When you stray away from the cities into the more male-dominated outback, you may find you get more attention as a woman travelling solo and being whistled at is not uncommon. If you don’t mind the attention, it’s worth a trip to see the real Australia. You shouldn’t miss Coober Pedy, the world’s only underground town where you can sleep in an abandoned mine shaft.

The Red Centre is steeped in Aboriginal culture and resembles a scene out of the Flintstones. Learn how to throw a boomerang, ride in a hot air balloon or play a didgeridoo at Alice Springs.

Visit the Flying Doctors Museum or the reptile centre to learn more about Australia’s snakes and lizards. Then it’s onto the wonder that is Ayres Rock or Uluru, as known by the Aborigines, at Kata Tjuta National Park. This sacred rock is one of Australia's largest tourist attractions and can be reached by a six hour drive or a flight.

Solo Travel in Australia


There has been much controversy about climbing the rock but a walk around the burial caves and ancient art paintings at the base is a good substitute. Don’t forget to include Kings Canyon (the setting for the movie, Priscilla Queen of the Desert) and the Olgas when you go.

Head north to Darwin via Lichfield or Kakadu National Park where you can see crocodiles and wetlands or hire a bike at Katherine Gorge and cycle to the springs. If you’re going to the Northern Territory it’s worth investing in a fly net for this tropical climate.

Tennant Creek is an odd little place and half of its population are aborigines. If you can handle the strangeness it’s worth a stop to see the Devils Marbles, an important site from the Dreamtime or visit Kalgoorlie for a real gold rush town.

Solo Travel in Australia

Nambung National Park

Western Australia

Cruise past the rugged red cliffs of the Kimberley region then west to Broome, known for its pearling industry to drive a 4×4 along the northern stretch of Cable Beach. Many people skip this region but if you have the time it is worth travelling to. Nambung National Park is where you'll find the Pinnacles Desert, an area of pointy formations made out of limestone.

Travel Australia alone and you'll have so many adventures. There are so many attractions in Australia, and things to do from sleeping under the stars in a swag to experiencing a hot sunny Christmas. If you decide to spend the Christmas holidays in Australia you may be lucky enough to catch a glimpse of Santa jet skiing along Sydney Harbour. There really is no other place like it.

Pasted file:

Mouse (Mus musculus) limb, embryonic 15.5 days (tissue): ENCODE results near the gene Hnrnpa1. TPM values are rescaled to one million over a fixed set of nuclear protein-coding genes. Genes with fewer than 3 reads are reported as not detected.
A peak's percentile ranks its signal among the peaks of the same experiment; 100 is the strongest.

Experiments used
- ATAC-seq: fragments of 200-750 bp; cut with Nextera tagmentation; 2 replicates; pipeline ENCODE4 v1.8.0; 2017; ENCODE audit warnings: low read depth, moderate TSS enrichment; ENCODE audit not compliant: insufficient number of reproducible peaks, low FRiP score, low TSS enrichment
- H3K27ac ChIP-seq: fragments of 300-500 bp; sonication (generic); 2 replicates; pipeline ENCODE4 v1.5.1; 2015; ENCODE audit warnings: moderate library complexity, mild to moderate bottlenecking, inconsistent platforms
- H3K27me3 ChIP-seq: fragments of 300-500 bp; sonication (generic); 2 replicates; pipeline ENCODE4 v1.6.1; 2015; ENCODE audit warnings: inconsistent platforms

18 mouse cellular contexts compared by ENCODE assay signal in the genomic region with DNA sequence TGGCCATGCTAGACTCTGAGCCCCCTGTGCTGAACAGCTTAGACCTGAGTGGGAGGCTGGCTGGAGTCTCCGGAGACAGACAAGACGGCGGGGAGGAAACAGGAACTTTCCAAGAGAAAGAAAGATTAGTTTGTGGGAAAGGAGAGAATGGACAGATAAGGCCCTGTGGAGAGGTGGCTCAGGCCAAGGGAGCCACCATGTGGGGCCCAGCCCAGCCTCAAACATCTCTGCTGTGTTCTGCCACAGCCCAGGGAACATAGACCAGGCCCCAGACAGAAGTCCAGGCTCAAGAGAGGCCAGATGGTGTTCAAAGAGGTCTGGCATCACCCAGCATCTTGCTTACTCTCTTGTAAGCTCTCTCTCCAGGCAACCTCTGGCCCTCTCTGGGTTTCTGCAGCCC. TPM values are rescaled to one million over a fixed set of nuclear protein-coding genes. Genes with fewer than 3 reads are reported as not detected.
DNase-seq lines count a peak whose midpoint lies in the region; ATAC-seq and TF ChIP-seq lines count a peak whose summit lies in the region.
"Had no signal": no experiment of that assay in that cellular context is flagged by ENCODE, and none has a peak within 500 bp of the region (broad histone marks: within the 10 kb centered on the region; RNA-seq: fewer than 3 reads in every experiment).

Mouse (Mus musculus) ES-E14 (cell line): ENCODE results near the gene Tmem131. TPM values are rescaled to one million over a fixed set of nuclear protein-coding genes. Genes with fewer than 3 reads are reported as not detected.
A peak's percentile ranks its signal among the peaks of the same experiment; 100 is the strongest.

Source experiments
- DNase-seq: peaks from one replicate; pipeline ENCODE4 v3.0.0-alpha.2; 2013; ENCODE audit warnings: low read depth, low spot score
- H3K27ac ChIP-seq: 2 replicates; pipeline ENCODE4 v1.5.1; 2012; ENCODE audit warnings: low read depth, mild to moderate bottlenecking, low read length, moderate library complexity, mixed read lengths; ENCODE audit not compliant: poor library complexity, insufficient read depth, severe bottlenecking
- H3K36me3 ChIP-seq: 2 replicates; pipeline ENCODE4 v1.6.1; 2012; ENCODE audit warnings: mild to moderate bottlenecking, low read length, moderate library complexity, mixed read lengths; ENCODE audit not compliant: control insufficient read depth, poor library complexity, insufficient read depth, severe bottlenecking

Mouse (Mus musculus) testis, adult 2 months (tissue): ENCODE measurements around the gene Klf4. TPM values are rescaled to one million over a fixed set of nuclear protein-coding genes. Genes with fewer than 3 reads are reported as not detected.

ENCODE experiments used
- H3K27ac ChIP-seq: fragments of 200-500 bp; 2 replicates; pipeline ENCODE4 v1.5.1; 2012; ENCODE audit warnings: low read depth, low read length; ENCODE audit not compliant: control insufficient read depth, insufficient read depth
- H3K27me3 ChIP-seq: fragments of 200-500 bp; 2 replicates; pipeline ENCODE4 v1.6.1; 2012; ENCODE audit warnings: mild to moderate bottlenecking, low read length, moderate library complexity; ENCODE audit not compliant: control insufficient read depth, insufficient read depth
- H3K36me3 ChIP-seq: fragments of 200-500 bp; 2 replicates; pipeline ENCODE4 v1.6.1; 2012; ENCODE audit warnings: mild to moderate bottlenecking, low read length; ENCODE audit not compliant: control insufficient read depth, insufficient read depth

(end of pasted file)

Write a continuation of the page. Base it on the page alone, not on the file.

starCombine your solo female travel Australia trip with a stopover in Asia.

cautionBeware of box jellyfish in the sea during wet season (December to February). Stinger suits are provided if you intend to snorkel.

Australia tours - solo travel in Australia

Ayres Rock (photo @ Kate Eastham)

Tours in Australia

Best Tours to Australia For Solos

G Adventures Tours Australia – With Australia being such a sociable country, you’ll never be short of company travelling Australia alone. There are numerous solo travel tours for Australia but if you feel more comfortable in a group for either part of your trip or the whole duration, G Adventures is a responsible tour company which mainly caters towards budget travellers. Most tours have an average of 10 people and there is no upper age limit. Once you book one of their G Adventures Australia tours you pay extra for any excursions you want to do when you’re there.

G Adventures offer some of the best tours of Australia for all types of duration from 3 days on the Great Ocean Road to 28 days for a complete Australia tour. Join the G Adventures East Coast Australia from Sydney to Cairns on a 16 day trip from £1849, or travel the Red Centre to Adelaide from £639 for 8 days. The G Adventures Best of Australia takes you from Cairns to Sydney over 14 days from £2050, making the most of your two weeks in the country. 

I have personally used G Adventures and recommend them as a solo female friendly company. 

Click here for G Adventures Australia itineraries, prices, and start dates

Intrepid Tours AustraliaIntrepid Travel is similar to G Adventures with an average of 12 people on each tour. Over 50% of people who book their trips are solo travellers. They tend to use hotels instead of hostels for their Intrepid Australia tours and have a more comfortable style of accommodation hence the trips can appear a bit more than G Adventures. Intrepid Travel Australia tours range from 2 days to 22 days and include adventures such as an overnight camping trip in Uluru or overland from Darwin to Perth.

With both tour companies you share a room with someone of the same gender or you can pay extra for your own room.

Click here for the full itineraries, prices, and start dates

Stray Bus Australia – More for the adventurous GatG, Stray Travel is a hop on hop off bus tour offering bus passes around Australia with Australia tours from Sydney and other cities. Jump on a 16 or 21 day Australia tour to see the best of the coast from Sydney to Cairns. This epic trip squeezes in all the highlights including Fraser Island, sailing around the Whitsundays, and seeing the Queensland rainforest. Tours of Australia depart every week and you can even start or end your trip in Melbourne.